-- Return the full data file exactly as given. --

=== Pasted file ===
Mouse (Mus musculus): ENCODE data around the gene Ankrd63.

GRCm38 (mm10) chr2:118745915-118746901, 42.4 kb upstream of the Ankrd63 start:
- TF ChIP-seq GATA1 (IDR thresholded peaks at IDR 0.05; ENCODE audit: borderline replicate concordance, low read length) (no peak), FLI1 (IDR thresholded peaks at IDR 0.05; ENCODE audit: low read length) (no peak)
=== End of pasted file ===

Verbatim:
Mouse (Mus musculus): ENCODE data around the gene Ankrd63.

GRCm38 (mm10) chr2:118745915-118746901, 42.4 kb upstream of the Ankrd63 start:
- TF ChIP-seq GATA1 (IDR thresholded peaks at IDR 0.05; ENCODE audit: borderline replicate concordance, low read length) (no peak), FLI1 (IDR thresholded peaks at IDR 0.05; ENCODE audit: low read length) (no peak)